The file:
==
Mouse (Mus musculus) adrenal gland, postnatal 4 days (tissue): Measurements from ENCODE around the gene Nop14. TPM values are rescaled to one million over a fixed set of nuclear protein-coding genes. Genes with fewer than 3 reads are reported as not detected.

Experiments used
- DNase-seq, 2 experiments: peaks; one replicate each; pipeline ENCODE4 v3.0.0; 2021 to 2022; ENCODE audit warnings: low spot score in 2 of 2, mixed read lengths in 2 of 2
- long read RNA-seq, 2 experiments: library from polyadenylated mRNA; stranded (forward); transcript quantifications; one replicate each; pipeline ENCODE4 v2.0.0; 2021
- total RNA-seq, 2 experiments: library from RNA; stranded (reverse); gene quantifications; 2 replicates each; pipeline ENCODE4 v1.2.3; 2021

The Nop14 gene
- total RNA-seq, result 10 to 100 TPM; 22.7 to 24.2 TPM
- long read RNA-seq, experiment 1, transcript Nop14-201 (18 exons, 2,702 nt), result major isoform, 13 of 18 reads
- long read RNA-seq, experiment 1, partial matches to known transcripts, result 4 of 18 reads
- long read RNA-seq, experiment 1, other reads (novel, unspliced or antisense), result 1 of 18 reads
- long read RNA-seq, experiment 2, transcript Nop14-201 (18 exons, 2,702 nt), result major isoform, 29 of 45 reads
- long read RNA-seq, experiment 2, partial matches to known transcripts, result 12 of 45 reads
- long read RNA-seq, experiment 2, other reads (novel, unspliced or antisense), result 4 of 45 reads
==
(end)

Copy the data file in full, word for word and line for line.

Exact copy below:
Mouse (Mus musculus) adrenal gland, postnatal 4 days (tissue): Measurements from ENCODE around the gene Nop14. TPM values are rescaled to one million over a fixed set of nuclear protein-coding genes. Genes with fewer than 3 reads are reported as not detected.

Experiments used
- DNase-seq, 2 experiments: peaks; one replicate each; pipeline ENCODE4 v3.0.0; 2021 to 2022; ENCODE audit warnings: low spot score in 2 of 2, mixed read lengths in 2 of 2
- long read RNA-seq, 2 experiments: library from polyadenylated mRNA; stranded (forward); transcript quantifications; one replicate each; pipeline ENCODE4 v2.0.0; 2021
- total RNA-seq, 2 experiments: library from RNA; stranded (reverse); gene quantifications; 2 replicates each; pipeline ENCODE4 v1.2.3; 2021

The Nop14 gene
- total RNA-seq, result 10 to 100 TPM; 22.7 to 24.2 TPM
- long read RNA-seq, experiment 1, transcript Nop14-201 (18 exons, 2,702 nt), result major isoform, 13 of 18 reads
- long read RNA-seq, experiment 1, partial matches to known transcripts, result 4 of 18 reads
- long read RNA-seq, experiment 1, other reads (novel, unspliced or antisense), result 1 of 18 reads
- long read RNA-seq, experiment 2, transcript Nop14-201 (18 exons, 2,702 nt), result major isoform, 29 of 45 reads
- long read RNA-seq, experiment 2, partial matches to known transcripts, result 12 of 45 reads
- long read RNA-seq, experiment 2, other reads (novel, unspliced or antisense), result 4 of 45 reads